Hawkes argues that Leon Keyserling even repudiated wealth redistribution, “pointing out that it was the policy of Communists, and persuaded the leaders of American labour to follow the ‘guns for butter’ strategy of full employment through huge defence spending, rather than social welfare programmes.” Actually, Keyserling took a position very similar to that of the social-democratic and anti-Communist civil rights leader Bayard Rustin, who argued in the 1960s that America could afford both guns and butter, and both defense spending and necessary social welfare policies and programs. His argument that Keyserling alone is the man who “convinced the leaders of the AFL-CIO to back the Vietnam War” is an insult to the very smart George Meany and his associates, who had the advice of men like Jay Lovestone and later Tom Kahn. They did not need Leon Keyserling to “convince” them to stand with a strong U.S. foreign policy in opposition to the Soviet Union.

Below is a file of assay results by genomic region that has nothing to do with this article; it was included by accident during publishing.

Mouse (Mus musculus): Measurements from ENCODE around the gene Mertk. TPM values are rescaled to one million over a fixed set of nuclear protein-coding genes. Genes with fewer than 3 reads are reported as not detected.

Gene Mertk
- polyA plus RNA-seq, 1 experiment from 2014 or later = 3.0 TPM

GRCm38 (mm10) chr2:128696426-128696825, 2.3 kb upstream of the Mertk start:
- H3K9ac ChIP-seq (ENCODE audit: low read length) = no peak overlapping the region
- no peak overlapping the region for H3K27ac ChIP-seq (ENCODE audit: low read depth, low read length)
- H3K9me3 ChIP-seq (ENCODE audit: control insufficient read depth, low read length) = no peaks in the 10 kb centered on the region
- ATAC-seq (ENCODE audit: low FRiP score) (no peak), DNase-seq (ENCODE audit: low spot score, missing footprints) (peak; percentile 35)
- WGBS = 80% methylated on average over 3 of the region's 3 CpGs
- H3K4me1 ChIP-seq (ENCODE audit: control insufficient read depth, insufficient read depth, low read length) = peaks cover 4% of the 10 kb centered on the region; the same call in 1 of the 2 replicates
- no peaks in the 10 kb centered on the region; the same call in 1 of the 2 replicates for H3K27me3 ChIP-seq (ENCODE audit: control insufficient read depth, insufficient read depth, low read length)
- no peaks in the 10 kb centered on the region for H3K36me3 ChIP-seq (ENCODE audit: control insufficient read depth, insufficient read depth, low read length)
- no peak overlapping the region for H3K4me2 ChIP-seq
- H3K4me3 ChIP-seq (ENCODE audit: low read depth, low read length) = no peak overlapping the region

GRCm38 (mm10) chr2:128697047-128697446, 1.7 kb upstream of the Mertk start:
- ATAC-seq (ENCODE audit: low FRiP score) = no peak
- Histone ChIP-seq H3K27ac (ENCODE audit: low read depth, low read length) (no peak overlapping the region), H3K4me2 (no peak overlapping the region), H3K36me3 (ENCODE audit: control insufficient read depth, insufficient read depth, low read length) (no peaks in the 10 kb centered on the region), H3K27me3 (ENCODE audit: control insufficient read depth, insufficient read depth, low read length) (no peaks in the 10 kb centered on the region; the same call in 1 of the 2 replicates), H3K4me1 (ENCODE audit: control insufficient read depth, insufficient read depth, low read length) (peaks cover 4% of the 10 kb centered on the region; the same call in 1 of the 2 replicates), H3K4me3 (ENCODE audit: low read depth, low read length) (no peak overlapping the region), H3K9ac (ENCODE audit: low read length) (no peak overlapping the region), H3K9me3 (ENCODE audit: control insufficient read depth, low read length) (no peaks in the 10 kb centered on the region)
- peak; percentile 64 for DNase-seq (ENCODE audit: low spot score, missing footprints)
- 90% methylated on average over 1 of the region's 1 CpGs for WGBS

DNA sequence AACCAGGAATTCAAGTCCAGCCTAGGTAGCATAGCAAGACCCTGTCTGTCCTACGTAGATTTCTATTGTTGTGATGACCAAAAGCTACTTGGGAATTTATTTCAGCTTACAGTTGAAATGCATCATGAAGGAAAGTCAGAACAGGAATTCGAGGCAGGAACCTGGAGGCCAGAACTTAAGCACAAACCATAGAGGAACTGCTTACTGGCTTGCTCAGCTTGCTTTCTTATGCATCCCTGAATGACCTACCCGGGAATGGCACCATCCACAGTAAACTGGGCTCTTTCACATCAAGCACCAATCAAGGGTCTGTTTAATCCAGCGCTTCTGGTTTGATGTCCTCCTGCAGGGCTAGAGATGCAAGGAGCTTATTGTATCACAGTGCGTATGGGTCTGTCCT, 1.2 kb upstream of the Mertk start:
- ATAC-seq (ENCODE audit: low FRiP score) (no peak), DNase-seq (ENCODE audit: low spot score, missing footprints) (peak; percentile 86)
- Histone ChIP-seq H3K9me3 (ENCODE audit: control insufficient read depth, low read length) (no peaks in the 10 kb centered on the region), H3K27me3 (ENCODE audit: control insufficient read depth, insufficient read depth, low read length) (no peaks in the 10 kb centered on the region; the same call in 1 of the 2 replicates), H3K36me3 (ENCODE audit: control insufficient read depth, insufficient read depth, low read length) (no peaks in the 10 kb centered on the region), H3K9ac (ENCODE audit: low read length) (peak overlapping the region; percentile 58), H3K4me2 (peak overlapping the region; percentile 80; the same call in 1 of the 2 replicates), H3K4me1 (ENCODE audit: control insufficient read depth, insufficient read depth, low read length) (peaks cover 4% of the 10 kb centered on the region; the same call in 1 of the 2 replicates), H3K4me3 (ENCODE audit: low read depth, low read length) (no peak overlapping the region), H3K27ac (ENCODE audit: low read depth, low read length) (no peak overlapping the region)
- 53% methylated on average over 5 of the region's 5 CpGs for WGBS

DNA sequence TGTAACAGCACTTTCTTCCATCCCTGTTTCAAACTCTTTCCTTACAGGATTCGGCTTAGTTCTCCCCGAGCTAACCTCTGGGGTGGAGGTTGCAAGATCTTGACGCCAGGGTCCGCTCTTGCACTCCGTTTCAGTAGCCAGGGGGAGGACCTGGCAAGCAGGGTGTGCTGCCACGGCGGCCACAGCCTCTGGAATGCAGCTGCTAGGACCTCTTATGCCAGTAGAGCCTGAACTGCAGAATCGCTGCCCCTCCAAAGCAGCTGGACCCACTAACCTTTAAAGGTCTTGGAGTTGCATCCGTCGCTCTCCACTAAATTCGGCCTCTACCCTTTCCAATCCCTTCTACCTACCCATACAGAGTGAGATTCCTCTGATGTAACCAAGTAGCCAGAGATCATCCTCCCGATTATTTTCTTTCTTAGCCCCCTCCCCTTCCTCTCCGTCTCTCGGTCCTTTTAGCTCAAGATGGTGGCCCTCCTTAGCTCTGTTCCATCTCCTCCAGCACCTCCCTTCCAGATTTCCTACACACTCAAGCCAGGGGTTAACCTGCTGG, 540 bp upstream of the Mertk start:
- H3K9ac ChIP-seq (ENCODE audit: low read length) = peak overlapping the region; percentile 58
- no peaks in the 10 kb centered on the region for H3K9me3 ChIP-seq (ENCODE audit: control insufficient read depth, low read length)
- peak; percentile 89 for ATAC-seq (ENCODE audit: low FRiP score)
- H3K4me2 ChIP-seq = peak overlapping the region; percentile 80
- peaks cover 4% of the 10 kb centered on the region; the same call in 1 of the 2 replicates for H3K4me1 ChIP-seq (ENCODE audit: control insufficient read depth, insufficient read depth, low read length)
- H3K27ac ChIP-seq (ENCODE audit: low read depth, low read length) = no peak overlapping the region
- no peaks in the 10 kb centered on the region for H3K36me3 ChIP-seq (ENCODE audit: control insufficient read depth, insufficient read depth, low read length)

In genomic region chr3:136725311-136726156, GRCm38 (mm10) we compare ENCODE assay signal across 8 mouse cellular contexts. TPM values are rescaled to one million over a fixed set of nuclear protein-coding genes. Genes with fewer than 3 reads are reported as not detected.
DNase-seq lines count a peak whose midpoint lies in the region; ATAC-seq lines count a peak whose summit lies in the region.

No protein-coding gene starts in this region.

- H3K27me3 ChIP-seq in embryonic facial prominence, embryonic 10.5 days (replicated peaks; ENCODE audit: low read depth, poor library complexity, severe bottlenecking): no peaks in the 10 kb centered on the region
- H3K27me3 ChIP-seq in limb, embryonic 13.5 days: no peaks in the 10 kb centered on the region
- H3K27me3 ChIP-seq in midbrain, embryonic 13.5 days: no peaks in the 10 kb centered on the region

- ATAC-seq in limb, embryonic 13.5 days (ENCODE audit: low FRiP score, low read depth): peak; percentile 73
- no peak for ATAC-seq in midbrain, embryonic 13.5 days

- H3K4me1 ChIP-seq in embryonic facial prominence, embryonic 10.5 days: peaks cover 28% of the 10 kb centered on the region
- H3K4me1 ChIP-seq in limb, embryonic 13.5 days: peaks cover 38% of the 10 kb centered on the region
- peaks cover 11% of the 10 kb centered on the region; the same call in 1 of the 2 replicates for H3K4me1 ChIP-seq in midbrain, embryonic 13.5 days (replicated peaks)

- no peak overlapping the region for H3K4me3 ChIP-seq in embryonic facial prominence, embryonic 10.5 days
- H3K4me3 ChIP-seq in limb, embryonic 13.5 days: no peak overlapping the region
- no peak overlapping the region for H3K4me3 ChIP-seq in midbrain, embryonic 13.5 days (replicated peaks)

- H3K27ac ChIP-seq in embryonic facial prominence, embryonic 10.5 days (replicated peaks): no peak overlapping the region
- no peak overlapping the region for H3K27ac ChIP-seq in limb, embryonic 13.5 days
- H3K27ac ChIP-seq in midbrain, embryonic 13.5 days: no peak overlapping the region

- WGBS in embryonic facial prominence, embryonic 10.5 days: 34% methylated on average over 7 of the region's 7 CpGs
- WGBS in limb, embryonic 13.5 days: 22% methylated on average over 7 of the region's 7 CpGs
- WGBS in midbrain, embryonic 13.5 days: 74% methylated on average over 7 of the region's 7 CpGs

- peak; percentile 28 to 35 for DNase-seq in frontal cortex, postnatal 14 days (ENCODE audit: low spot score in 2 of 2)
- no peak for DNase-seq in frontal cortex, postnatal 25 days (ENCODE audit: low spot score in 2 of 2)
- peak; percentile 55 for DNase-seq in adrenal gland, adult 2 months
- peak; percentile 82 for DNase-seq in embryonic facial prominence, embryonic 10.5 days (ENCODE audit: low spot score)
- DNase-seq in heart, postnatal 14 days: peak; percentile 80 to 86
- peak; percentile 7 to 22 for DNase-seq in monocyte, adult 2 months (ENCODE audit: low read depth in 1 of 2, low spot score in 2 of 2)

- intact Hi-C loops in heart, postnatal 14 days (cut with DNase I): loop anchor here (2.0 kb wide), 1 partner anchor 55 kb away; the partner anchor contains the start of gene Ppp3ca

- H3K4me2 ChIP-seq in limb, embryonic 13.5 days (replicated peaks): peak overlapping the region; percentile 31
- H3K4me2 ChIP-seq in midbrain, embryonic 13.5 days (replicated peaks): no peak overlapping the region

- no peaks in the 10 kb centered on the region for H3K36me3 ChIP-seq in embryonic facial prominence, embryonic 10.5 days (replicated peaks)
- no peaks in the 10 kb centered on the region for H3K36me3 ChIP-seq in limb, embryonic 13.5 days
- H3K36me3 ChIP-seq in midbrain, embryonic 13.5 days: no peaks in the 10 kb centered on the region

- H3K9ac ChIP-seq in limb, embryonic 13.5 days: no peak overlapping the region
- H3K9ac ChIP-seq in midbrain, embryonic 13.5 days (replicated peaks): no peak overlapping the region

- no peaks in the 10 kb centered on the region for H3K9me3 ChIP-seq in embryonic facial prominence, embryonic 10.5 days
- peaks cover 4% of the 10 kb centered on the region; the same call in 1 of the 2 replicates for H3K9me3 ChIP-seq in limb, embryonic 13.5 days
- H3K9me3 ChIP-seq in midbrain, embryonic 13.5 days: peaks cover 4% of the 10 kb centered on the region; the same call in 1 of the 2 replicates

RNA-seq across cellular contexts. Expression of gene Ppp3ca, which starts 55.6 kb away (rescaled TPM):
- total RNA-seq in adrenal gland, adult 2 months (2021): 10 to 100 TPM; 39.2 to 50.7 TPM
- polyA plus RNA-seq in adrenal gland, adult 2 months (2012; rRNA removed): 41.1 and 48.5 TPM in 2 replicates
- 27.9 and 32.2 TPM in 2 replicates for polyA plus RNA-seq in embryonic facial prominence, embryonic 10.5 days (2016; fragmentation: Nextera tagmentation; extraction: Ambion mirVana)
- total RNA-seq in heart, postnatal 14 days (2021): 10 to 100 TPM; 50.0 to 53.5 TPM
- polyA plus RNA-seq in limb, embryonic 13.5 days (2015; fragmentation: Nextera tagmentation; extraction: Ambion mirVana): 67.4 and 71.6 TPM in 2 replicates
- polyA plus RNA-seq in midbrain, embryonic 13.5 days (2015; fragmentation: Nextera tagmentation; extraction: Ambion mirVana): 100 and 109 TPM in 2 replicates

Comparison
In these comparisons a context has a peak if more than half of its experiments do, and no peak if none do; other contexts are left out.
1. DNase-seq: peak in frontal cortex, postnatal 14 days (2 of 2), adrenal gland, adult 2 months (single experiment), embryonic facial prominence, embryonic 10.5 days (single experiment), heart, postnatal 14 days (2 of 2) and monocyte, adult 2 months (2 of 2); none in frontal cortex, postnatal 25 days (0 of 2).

Mr. Hawkes then writes that former leftist Wilbur Cohen, once a radical welfare expert, “become an advocate for workfare rather than cash assistance.” Shocking! Imagine someone concerned with the poor arguing that handouts from the government is not the answer to poverty. Clearly to Hawkes, such a person is a sellout. His arguments reveal much about his own views, which he transfers to those he is writing about.
He ends by bemoaning the fact that “the anti-communists could claim to have scored a convincing victory.” Thank God! At least the American people, unlike Mr. Hawkes, showed that they had common sense.